I’m Kelly Vero, creative badass, future-gazer, game developer and general metaverse nerd. You can always find me waxing lyrical on my favourite subject - I don’t even need to speak its name - why do I bother? Because it’s important that we get this stuff right.
Web3 is all over our newsfeeds currently but what in the name St Gavin Wood of Ethereum is it? Wonder no more…
What is Web3? This is a fantastic question. The idea of Web3 is currently somewhat of a philosophy. However, if we’re saying that the metaverse is a playground then Web3 is the gatekeeper of maintenance and services for that playground. Let me explain.
Web1 is our Precious
The year is 1989, Bros, Kylie Minogue, and Def Leppard are rising high in the charts. I’m in my last year at school, and the World Wide Web has been born to Tim Berners-Lee as a sort of open framework for sharing documentation. A bit like Wikipedia.
Those of us who wanted more were the folks who were navigators around various web pages and websites using things called top level domains.
From Berners-Lee’s early engineering to the Netscapes, the Internet Exploders and the Dogpiles, the world followed quickly behind this basic function to share. We just know these domains as URLs or website addresses. URLs are really the sort of coordinates of how we get from one website to another.
Web2: The Spoiled Brat of Web1
When Web2 emerged as a possibility of being something more than a web page, shit got messy.
Because it was more than a web page, and that there were things such as data and content that needed to be taken into account, and that they were centralised within companies that we now know as big tech, Web2 became something of a diva.
These big technology companies such as Google, Apple, IBM, Microsoft, or even Amazon, were starting to effortlessly filter through into our daily lives with a native but definitely fervent need to control what we see, what we buy and what we want.
Then came social: media, marketing, music and MySpace. It definitely ends with Facebook, and Twitter.
When we required a little bit more from the internet, because we’d been told this was the promised land and we all thought it was ours, we were confronted, disappointed and we set about a quiet revolt.
Web3 is All of Us
Today, we're building something called the metaverse and we know that it needs something a little bit more robust or workable, a bit like Play Doh, that we can break off and use chunks of, and allow it to service whichever tools we are building, or whatever it is that we are creating.
We can't do that with big tech, big tech is a walled garden, a limited philosophy that is the vision of its board members, not its users.
So, we’re establishing a new way of thinking about the internet. It’s called Web3.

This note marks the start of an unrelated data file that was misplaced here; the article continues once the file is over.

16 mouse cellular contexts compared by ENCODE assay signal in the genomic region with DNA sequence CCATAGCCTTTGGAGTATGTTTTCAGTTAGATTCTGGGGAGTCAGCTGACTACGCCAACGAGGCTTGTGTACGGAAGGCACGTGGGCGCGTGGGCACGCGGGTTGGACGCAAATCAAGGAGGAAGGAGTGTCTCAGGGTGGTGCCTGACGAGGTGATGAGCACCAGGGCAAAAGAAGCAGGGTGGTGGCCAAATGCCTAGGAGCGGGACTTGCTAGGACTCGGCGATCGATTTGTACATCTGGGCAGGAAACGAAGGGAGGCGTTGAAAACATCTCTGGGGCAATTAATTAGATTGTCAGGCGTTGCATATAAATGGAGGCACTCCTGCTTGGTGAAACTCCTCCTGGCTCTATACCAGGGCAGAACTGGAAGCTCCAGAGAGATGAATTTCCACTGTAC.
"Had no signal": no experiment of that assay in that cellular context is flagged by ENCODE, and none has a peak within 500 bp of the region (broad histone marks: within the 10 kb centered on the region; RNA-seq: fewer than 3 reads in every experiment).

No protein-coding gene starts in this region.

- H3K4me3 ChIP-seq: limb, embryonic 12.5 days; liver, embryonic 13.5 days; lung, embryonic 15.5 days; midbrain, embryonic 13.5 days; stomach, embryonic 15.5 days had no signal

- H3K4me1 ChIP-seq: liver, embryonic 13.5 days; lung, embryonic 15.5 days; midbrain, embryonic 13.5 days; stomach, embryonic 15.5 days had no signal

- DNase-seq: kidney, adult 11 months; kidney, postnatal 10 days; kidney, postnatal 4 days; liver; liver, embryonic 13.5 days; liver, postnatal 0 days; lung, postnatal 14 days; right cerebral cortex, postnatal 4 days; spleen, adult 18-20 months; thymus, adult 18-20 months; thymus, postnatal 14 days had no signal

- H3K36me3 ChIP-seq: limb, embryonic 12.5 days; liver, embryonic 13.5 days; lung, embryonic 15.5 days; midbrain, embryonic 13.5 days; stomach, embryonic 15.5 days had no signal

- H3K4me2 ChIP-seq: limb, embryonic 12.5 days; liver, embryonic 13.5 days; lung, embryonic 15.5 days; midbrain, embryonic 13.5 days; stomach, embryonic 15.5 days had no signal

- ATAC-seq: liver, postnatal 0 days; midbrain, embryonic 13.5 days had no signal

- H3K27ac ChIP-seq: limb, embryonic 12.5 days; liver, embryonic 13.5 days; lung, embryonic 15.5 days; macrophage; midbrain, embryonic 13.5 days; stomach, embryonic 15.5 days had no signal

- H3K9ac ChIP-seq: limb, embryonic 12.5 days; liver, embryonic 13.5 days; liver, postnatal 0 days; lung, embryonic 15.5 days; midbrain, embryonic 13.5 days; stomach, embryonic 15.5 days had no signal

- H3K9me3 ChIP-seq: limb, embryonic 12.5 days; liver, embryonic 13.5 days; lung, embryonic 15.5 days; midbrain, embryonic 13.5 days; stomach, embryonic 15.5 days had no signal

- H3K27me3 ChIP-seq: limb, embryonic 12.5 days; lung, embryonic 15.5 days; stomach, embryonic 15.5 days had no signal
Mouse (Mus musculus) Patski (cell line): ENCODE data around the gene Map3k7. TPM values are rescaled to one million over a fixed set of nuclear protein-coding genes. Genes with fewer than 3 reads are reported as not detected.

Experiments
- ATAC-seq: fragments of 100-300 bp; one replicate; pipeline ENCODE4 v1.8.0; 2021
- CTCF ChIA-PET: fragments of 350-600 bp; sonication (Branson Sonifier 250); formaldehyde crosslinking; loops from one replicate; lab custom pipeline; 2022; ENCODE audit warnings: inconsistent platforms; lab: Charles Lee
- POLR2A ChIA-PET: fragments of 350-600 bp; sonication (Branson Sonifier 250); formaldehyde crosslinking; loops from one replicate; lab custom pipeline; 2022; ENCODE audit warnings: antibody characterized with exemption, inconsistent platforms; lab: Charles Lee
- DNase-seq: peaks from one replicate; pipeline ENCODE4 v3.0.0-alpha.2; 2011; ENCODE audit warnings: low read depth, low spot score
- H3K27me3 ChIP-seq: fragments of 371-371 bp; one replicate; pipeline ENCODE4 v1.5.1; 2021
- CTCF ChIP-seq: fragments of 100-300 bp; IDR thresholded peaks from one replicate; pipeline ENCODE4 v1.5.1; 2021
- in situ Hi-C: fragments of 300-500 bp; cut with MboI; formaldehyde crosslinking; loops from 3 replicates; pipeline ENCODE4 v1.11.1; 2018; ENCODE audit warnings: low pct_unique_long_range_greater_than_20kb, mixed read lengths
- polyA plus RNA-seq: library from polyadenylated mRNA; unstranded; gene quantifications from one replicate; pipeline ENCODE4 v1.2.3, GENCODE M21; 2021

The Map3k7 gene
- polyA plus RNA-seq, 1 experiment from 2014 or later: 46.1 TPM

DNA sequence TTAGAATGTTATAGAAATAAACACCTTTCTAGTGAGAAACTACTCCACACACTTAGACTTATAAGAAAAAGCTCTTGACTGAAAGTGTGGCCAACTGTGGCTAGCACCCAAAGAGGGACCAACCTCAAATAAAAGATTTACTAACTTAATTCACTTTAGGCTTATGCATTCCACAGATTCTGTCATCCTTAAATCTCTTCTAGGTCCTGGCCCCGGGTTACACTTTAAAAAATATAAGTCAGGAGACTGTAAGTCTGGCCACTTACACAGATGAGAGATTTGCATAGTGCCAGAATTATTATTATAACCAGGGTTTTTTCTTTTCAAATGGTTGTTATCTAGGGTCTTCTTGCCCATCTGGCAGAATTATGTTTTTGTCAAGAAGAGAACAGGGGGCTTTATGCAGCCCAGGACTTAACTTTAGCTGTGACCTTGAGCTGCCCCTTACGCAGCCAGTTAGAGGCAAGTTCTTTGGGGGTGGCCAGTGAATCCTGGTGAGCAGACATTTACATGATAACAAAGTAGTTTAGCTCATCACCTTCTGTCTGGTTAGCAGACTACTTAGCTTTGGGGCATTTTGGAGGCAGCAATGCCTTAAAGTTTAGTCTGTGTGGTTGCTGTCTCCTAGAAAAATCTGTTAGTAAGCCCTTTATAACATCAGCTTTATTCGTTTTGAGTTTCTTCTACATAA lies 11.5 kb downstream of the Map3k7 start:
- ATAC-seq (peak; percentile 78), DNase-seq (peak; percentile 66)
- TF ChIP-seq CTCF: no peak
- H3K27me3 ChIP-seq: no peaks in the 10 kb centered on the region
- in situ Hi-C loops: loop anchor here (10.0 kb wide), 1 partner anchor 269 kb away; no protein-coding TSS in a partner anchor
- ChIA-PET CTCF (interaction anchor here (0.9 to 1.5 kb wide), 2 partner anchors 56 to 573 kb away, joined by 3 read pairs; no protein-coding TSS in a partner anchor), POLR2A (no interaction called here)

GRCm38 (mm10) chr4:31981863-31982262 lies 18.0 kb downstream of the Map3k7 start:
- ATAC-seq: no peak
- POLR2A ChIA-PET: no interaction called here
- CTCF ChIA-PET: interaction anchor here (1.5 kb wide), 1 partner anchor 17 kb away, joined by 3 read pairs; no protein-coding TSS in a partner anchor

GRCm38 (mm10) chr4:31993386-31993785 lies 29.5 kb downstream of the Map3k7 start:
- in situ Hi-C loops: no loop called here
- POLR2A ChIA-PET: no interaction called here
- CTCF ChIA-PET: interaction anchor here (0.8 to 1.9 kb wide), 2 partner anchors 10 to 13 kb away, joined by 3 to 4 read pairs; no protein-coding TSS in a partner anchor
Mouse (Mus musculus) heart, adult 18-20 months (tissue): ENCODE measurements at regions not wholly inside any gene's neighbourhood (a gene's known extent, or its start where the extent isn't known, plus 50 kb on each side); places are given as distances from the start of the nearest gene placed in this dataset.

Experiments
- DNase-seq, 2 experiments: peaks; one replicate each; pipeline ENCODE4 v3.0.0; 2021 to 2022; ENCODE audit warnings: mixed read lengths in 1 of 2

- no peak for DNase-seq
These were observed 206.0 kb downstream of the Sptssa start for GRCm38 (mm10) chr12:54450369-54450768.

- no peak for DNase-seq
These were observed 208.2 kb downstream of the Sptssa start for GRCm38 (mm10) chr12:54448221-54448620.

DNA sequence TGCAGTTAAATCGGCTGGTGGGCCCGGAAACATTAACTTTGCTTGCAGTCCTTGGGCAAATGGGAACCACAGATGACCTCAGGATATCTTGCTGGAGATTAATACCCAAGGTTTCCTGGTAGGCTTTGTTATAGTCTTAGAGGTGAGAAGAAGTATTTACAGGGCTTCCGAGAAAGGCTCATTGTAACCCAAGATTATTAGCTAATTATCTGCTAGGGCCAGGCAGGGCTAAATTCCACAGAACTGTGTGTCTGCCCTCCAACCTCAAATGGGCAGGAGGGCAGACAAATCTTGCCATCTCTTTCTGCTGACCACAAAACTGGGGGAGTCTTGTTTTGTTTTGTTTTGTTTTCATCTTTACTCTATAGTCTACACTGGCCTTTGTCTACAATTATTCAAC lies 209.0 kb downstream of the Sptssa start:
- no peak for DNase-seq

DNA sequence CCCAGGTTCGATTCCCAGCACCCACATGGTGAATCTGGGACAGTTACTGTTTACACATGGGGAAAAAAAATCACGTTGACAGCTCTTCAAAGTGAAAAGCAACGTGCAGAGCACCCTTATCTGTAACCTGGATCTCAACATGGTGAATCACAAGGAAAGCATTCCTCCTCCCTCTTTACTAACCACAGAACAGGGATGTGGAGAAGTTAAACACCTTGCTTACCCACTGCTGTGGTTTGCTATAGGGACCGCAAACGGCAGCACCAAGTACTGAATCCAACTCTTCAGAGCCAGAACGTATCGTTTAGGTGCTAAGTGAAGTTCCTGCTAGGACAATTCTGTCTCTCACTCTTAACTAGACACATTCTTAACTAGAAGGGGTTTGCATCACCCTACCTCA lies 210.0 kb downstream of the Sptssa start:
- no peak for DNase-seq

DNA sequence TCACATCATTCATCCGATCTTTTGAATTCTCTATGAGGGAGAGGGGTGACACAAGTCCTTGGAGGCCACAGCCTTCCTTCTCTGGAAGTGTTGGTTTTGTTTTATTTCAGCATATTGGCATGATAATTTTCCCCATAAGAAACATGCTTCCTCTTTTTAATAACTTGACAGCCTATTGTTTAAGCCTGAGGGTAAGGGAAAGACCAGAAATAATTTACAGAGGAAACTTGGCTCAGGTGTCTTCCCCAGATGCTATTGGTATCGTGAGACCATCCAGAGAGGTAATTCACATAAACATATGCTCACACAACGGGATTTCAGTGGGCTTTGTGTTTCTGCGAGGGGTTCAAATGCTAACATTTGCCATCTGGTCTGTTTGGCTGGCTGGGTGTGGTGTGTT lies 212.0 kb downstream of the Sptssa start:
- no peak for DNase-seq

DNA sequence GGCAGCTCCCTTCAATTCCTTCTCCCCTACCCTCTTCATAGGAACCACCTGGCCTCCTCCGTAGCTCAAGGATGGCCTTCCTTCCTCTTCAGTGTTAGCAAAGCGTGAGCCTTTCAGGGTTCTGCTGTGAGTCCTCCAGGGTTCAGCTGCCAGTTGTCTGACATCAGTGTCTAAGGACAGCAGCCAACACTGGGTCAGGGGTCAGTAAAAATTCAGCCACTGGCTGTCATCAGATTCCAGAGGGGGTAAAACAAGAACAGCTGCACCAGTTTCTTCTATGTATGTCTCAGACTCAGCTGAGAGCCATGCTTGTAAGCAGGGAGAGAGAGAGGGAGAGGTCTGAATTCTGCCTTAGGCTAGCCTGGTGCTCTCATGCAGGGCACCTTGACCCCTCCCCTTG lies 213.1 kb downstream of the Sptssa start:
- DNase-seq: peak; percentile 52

Though some people argue that data security, scalability and privacy for users has somehow been compromised, for the majority of people navigating Web3, it could be argued that a decentralised web takes us back almost to how the world wide web and the internet should have been, and that is: open.
To everybody and not owned by anybody.
Though some people suggest that web3 is a buzzword or a marketing term, Web3 actually has legs. It creates a system or a series of interoperable tools, services and datasets that can be utilised by everybody. From game designers to social media enthusiasts, and even to fashion designers and aviation component manufacturers.
It gives everybody the opportunity to be a creator, rather than having the reliance upon big technology companies to provide that blueprint or framework for them. Naturally, that completely pisses off big tech companies, because they're really focused on making money through the downloading, buying and utilising of their tools. It keeps their shareholders focused and happy and rolling in profits.
But for the rest of us? All we want to do is pull a little piece of clay off here and add your own little bits of Play Doh there. Why shouldn't we be able to do that? That's what technology is all about - it’s collaborative.
The Gold Rush was never about Gold
So, when we talk about Web3, I like to use the analogy of the gold rush.
In the gold rush, everybody rushed to the rivers and started scouting for the best places to collect and search for little nuggets of gold. Often, they were disappointed. They came away empty handed. How did anyone make money during that time? Who were the millionaires? Who were the billionaires?
It was the people making the tools.
Therefore, if we think about the world as being a gigantic gold rush at the moment, and almost a little wild west, that’s okay!
The gold mines of NFTs, blockchain technology, or your favourite metaverse, game development and extended reality (XR) opportunities are being serviced by investors, toolmakers, dreamers, creators and inventors like Tim Berners-Lee and Marc Andreesen, probably by Marc Andreesen; because the people who are going to be the big winners in this space will be you: content creators, the doers, the service providers.
And what of the big tech guys? With their prisons of design pillars and KPIs and their demise of infinite deliverables. Who knows? Let's spare a thought for them as we step into Web3.